Table of Contents
- 1 What is Cram chelation model?
- 2 What is cram rule?
- 3 What is Diastereoselectivity?
- 4 Who discovered aldol reaction?
- 5 What causes Diastereoselectivity?
- 6 What is difference between erythro and threo isomers?
- 7 What is the difference between Felkin’s and Felkin-Nguyen models?
- 8 What is Felkin’s experiment with Cram?
- 9 What is meant by Cram’s rule?
What is Cram chelation model?
Chelation model According to Reetz, the Cram-chelate model for 1,2-inductions can be extended to predict the chelated complex of a β-alkoxy aldehyde and metal. The nucleophile is seen to attack from the less sterically hindered side and anti- to the substituent Rβ, leading to the anti-adduct as the major product.
What is cram rule?
Cram’s rule: As stated by Donald Cram of UCLA in 1952, “In certain non-catalytic reactions that diastereomer will predominate, which could be formed by the approach of the entering group from the least hindered side when the rotational conformation of the C-C bond is such that the double bond is flanked by the two …
What is the felkin Ahn model?
Felkin-Ahn model: In Felkin-Ahn model, a nucleophile comes from the least hindered side. The best way to do Felkin-Ahn model is to draw a newmen projection. Then have the nucleophile attack from the smallest group. Here, the model shows that the nucleophile prefers to attack from the least hindered side.
What is Diastereoselectivity?
A diastereoselective reaction is one in which one diastereomer is formed in preference to another (or in which a subset of all possible diastereomers dominates the product mixture), establishing a preferred relative stereochemistry.
Who discovered aldol reaction?
The aldol reaction, first discovered by Wurtz in 1872,1 is one of the most powerful transformations in organic chemistry. The process unites two carbonyl partners to give β-hydroxyketones with up to two new stereocenters (Scheme 1).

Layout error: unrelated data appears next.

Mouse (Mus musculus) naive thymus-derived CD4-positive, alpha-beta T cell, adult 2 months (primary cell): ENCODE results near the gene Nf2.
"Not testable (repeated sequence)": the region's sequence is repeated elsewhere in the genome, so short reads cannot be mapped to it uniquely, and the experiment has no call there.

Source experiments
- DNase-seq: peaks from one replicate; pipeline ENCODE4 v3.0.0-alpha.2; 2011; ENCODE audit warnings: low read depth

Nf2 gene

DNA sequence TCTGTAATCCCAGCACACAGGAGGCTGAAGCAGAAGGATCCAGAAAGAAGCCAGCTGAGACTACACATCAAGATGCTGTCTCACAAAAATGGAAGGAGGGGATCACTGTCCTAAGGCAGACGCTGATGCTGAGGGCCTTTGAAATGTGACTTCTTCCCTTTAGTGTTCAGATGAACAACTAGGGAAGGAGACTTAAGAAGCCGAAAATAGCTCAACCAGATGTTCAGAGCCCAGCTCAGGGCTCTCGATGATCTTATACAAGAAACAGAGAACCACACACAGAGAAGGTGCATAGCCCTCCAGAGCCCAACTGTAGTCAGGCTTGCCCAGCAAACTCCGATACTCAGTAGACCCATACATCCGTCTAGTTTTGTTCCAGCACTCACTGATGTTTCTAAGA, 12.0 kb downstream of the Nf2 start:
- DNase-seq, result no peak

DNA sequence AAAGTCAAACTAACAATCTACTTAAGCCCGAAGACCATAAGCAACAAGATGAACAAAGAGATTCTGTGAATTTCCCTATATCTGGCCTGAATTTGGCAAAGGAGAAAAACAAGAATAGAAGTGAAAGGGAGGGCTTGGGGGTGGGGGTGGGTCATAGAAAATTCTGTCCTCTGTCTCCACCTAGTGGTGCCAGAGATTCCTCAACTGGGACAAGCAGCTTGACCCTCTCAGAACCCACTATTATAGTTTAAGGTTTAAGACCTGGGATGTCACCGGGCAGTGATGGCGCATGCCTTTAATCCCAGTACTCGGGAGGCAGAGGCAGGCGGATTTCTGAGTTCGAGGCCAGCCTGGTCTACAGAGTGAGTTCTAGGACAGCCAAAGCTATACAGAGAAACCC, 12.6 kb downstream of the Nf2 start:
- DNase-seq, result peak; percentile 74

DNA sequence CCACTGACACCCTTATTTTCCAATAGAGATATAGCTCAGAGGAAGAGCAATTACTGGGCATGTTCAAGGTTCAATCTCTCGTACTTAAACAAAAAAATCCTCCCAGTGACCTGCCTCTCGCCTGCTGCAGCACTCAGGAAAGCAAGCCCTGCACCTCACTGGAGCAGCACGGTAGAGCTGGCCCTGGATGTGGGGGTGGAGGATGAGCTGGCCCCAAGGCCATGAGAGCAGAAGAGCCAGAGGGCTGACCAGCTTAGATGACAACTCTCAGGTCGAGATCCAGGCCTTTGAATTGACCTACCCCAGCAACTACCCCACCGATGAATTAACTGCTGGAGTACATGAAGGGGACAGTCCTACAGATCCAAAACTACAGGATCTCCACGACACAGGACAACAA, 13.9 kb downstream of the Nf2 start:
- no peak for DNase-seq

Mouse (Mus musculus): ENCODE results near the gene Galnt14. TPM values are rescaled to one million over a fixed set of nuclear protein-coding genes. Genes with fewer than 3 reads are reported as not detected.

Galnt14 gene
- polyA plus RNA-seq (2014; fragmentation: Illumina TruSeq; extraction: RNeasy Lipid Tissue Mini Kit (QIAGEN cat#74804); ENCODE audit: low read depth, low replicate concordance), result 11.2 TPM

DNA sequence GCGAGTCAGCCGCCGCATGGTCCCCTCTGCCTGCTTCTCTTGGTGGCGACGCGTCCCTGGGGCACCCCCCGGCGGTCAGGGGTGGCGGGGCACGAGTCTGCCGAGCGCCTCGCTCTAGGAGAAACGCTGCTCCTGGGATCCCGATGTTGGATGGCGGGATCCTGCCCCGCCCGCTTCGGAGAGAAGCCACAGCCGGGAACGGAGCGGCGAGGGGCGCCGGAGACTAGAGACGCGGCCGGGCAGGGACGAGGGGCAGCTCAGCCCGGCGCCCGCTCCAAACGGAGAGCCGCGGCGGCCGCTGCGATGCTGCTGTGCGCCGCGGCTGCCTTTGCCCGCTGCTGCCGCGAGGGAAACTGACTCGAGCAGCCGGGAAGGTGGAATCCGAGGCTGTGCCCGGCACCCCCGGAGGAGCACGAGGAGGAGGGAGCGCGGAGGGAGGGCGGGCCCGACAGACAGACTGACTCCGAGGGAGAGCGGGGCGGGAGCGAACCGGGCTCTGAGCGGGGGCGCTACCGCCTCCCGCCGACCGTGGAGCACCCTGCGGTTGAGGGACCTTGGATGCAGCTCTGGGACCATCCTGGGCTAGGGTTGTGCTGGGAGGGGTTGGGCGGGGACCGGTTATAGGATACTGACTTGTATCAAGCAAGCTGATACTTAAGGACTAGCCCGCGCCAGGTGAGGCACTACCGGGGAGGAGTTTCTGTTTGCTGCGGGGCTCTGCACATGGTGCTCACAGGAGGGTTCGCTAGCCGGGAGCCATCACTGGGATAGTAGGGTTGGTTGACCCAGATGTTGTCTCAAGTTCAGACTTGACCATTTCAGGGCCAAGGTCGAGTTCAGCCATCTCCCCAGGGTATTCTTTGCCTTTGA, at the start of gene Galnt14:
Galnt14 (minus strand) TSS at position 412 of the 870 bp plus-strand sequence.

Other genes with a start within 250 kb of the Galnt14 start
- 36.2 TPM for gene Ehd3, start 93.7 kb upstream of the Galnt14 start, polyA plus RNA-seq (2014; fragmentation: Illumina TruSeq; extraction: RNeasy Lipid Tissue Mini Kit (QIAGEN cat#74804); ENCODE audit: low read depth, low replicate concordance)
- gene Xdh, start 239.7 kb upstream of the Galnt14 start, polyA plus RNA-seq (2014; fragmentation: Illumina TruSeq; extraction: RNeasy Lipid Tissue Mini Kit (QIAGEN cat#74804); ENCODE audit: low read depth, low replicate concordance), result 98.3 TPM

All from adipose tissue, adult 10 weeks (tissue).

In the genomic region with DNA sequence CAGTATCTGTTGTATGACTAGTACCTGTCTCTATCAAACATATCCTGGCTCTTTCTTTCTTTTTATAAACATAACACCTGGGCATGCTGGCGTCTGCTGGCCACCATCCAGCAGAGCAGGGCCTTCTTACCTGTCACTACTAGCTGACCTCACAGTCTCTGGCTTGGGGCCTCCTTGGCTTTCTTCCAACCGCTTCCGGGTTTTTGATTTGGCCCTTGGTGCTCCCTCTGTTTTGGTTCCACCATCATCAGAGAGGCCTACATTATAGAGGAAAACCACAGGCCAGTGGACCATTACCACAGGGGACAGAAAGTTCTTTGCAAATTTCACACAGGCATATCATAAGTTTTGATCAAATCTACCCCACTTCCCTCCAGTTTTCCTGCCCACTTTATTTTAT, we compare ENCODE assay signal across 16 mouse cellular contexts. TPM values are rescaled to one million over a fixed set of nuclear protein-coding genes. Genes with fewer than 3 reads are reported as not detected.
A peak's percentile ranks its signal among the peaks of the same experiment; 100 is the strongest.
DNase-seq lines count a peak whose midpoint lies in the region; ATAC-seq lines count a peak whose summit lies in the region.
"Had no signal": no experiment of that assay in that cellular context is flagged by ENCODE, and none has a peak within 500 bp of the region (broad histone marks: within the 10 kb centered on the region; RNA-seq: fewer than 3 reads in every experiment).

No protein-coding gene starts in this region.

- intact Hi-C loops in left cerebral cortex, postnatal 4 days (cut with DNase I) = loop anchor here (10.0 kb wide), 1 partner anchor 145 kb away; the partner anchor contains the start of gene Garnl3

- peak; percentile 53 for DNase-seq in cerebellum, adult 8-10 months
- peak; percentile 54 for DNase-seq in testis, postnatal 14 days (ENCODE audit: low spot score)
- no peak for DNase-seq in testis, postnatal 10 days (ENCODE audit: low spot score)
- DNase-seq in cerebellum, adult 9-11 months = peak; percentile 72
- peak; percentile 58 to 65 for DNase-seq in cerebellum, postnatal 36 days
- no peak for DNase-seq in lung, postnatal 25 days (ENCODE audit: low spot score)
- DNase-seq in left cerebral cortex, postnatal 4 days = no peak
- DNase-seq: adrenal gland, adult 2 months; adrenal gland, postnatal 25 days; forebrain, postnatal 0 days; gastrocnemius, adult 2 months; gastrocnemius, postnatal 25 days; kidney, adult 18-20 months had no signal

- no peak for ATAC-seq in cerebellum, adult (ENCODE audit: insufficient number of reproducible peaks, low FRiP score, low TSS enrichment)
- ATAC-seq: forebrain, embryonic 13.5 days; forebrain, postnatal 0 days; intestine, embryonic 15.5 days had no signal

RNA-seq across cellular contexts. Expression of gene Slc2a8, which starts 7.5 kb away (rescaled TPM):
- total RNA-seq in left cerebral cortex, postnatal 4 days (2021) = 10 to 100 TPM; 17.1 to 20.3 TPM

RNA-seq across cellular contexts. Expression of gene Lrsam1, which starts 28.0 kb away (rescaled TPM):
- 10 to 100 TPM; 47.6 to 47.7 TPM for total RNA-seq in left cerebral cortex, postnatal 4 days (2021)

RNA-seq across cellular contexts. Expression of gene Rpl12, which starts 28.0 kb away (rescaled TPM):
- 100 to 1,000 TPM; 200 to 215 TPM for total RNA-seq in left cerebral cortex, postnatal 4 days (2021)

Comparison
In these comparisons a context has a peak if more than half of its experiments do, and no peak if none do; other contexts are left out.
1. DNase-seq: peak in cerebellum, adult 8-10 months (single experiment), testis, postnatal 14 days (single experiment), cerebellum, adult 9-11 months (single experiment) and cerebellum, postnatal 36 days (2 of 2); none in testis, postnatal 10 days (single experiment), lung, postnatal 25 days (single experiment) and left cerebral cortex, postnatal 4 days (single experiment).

What is the difference between the Enantioselectivity and Diastereoselectivity?
Diastereoselective reactions are very common. In contrast, enantioselective reactions are rare becuase they require special chiral reagents or catalysts. Therefore, the term stereoselective is casually used to mean diastereoselective.
What causes Diastereoselectivity?
Diastereoselective reactions occur when one diastereomer happens more frequently than another in a reaction. This can occur due to two atoms being connected to each other. Or it can occur due to something blocking one side from being attacked.
What is difference between erythro and threo isomers?
Erythro Isomers: In erythro isomers, the two identical substituents are on the same side. Threo isomers: In threo isomers, the two identical substituents are on the opposite sides. In the structure (I), the two hydroxyl groups are on the same side. Hence, they both are threo isomers.
What are threo and erythro isomers give examples?
When two similar groups at non-identical chiral carbons are on the same side of the vertical line of the Fischer projection, the isomer is called erythro isomer, if the groups are on opposite sides, the isomers are called threo isomers.
What is the difference between Felkin’s and Felkin-Nguyen models?
An improvement over Felkin’s model was the Felkin-Nguyen (Felkin-Anh) model, which suggested that the nucleophile would attack the sp2 center of the carbonyl at 950 to 1050 angle relative to the carbonyl bond axis, favoring an attack from the least hindered direction (Figure 1.2.6).
What is Felkin’s experiment with Cram?
Felkin pointed out that the reactive conformations of Cram had severe eclipsing strain between R group on carbonyl center and L group on the – carbon (see 2B in Figure 1.2.2). He progressively increased the bulk of the R group and observed that the diastereomeric excess could swing from erythro 74\% to threo 96\% as the bulk increased (Fig 1.2.4).
What are the disadvantages of the Cram model in organic chemistry?
Felkin argued that the Cram model suffered a major drawback: an eclipsed conformation in the transition state between the carbonyl substituent (the hydrogen atom in aldehydes) and the largest α-carbonyl substituent.
What is meant by Cram’s rule?
The attacking nucleophile would prefer to attack from the side of the small group, resulting in the predominant formation of one diastereomer in the product. This is now known as Cram’s Rule. When the starting material is a pure enantiomer, the product mixture would show predominance of one enantiomer.